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Author Topic: Adding a Title screen / organizing code  (Read 2900 times)

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Adding a Title screen / organizing code
« on: June 21, 2011, 08:50:42 pm »
Ok, I'm not sure how I should implement a title screen into my game. Making one is incredibly easy, of course, but... I don't know how to make the Title screen lead to the actual game. A better way of putting it is that I have no clue how to make both of them part of the same program. It's pretty embarrassing... :oops:

I'm fairly sure that there are a few ways to do this, so could you guys give me some suggestions? Thank you for any help.

EDIT: Actually, the Title Screen isn't a big problem. It's just that I'm trying to find a way to organize my code. The best question I should ask is: In what way do you write organized code? Also, is that something that a beginner should be worried about?


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Adding a Title screen / organizing code
« Reply #1 on: June 22, 2011, 05:43:29 am »
One of possible ways to organize a graphical application is using "application state" paradigm and scenes binded to each state. For example you can create states like:
1. Intro (title, app description, credits etc.)
2. Menu (main gui)
3. Settings
4. Game (the game process itself)
5. Game Over
6. .... whatever you wish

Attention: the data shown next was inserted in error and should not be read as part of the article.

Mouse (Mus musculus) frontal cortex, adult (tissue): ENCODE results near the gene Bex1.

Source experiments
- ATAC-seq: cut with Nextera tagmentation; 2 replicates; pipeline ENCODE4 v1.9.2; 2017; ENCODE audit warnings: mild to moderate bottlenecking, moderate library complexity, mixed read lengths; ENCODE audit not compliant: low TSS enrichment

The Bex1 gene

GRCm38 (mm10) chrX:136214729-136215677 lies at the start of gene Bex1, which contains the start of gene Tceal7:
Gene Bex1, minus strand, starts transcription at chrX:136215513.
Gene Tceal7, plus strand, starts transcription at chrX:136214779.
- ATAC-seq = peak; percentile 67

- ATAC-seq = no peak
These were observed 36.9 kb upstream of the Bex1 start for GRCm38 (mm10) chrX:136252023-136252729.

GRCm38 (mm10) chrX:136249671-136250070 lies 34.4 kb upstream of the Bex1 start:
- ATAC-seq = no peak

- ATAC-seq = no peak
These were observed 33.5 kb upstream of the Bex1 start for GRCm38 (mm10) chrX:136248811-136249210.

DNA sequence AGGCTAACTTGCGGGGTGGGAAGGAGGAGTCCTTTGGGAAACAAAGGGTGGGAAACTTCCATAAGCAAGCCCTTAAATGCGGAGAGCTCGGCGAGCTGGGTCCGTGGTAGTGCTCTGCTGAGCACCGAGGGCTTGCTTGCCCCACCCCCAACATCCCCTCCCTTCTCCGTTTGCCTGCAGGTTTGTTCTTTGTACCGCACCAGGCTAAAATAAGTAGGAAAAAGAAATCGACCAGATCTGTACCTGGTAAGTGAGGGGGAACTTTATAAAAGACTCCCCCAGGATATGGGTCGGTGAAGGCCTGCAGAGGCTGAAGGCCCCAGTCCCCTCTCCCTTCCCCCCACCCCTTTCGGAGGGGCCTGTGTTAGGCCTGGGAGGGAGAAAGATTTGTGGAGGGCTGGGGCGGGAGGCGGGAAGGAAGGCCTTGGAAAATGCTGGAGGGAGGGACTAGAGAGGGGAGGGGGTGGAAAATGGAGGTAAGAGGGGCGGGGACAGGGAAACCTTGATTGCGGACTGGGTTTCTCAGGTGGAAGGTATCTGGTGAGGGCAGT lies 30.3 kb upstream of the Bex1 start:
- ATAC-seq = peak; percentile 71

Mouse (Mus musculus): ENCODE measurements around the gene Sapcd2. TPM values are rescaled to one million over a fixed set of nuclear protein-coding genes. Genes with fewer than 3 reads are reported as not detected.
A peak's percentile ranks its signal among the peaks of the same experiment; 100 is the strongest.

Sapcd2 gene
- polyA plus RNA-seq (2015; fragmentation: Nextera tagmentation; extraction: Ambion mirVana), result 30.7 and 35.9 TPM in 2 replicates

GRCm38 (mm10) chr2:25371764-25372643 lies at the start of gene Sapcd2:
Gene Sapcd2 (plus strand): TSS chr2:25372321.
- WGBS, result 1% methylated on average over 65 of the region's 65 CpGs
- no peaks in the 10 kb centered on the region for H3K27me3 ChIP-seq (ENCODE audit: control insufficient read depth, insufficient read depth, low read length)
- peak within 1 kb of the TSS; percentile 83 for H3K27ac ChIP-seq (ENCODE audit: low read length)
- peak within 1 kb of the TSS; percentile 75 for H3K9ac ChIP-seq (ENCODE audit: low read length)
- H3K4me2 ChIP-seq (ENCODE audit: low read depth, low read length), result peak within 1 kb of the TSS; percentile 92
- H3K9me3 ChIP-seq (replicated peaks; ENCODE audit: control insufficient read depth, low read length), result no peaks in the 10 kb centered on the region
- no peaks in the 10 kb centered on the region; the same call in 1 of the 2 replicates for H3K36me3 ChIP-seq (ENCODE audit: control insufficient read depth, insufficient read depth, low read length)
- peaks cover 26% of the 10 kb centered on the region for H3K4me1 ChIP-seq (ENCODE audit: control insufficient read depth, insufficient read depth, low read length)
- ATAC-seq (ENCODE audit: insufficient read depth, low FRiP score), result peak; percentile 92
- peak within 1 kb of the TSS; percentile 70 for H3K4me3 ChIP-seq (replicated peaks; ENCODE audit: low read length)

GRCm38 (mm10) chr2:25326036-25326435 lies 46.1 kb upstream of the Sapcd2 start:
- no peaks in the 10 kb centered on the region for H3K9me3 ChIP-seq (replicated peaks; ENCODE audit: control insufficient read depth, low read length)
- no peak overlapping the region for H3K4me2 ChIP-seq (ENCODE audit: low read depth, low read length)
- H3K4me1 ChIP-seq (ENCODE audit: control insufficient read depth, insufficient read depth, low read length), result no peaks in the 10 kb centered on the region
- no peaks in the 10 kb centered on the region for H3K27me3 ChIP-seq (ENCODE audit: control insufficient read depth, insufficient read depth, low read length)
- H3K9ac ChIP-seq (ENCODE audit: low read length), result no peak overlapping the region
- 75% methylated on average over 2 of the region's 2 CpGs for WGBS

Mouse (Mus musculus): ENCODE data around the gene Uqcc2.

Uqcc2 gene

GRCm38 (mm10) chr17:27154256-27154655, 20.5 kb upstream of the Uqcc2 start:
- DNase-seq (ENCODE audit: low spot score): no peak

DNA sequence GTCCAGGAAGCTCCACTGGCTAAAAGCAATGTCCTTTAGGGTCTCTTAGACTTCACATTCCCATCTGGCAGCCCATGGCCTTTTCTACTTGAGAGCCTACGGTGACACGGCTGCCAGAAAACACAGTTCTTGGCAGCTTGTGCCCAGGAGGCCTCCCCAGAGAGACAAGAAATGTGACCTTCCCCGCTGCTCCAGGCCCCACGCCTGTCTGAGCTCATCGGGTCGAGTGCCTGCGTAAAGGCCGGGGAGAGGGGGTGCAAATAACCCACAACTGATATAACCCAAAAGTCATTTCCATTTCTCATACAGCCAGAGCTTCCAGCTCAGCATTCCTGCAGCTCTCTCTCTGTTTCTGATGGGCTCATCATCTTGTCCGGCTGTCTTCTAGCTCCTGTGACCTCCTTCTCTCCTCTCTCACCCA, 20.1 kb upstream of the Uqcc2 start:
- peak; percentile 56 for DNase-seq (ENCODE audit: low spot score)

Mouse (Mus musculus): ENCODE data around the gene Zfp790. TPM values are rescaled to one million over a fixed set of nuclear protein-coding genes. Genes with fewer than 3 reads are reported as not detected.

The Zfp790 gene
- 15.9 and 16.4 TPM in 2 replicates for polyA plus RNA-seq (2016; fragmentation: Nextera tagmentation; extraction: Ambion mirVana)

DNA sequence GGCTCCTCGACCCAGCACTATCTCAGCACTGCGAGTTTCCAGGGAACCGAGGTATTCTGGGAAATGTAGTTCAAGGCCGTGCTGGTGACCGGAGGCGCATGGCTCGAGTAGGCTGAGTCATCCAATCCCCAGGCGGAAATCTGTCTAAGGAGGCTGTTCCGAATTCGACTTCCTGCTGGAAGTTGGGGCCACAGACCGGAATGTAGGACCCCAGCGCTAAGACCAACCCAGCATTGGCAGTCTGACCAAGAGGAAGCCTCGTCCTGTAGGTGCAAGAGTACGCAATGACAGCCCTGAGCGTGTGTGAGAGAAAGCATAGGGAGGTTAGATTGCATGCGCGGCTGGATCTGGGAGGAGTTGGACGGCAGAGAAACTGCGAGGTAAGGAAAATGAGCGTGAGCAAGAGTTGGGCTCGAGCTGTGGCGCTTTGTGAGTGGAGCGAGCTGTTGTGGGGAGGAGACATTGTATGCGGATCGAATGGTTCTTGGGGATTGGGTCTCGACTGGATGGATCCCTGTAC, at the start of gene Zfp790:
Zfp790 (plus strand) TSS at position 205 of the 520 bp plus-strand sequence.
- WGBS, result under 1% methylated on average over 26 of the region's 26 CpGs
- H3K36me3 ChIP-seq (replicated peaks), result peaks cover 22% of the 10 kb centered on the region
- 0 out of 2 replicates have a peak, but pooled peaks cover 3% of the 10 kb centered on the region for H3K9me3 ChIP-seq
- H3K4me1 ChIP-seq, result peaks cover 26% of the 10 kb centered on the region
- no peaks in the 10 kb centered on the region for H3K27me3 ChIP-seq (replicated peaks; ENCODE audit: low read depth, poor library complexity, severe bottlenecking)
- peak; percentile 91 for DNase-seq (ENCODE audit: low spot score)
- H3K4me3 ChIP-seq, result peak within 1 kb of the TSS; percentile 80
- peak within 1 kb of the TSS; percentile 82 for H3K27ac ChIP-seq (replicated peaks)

The states may switch when specified events occur:
Intro->Menu switches when intro time expires
Menu->Settings (or Game) switches when a user clicks a menu button


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Adding a Title screen / organizing code
« Reply #2 on: June 22, 2011, 05:57:58 am »
Another polymorphic approach would be something like this:

Code: [Select]

class GameState
  virtual ~GameState() { }
  virtual GameState* Run() = 0;

// .. derive different game states from GameState, such as
//  TitleScreen, Settings, MainGame, etc

// .. then in main:

GameState* currentstate = new TitleScreen;
while(currentstate != 0)
  GameState* nextstate = currentstate->Run();
  delete currentstate;
  currentstate = nextstate;

The idea is that each game state then returns an instance of the next state to run.  So TitleScreen::Run would return "new MainGame;" or "new SettingsMenu;" or something depending on whatever options the user took at the opening menu.

Just have run return 0 when you want the program to close.

EDIT:  another advantage of this is that you can nest states.  For example, you could call Run from inside other Run functions (for instance if you wanted to open the SettingsMenu from MainGame, or something like that).

In which case returning 0 would mean "go back to the previous state" instead of "close the program"


Quote from: "Kulade"
Also, is that something that a beginner should be worried about?

Yes.  Code organization is a big deal.  I can't tell you how many projects I've ultimately dropped because over time the code just became too messy to work on any more.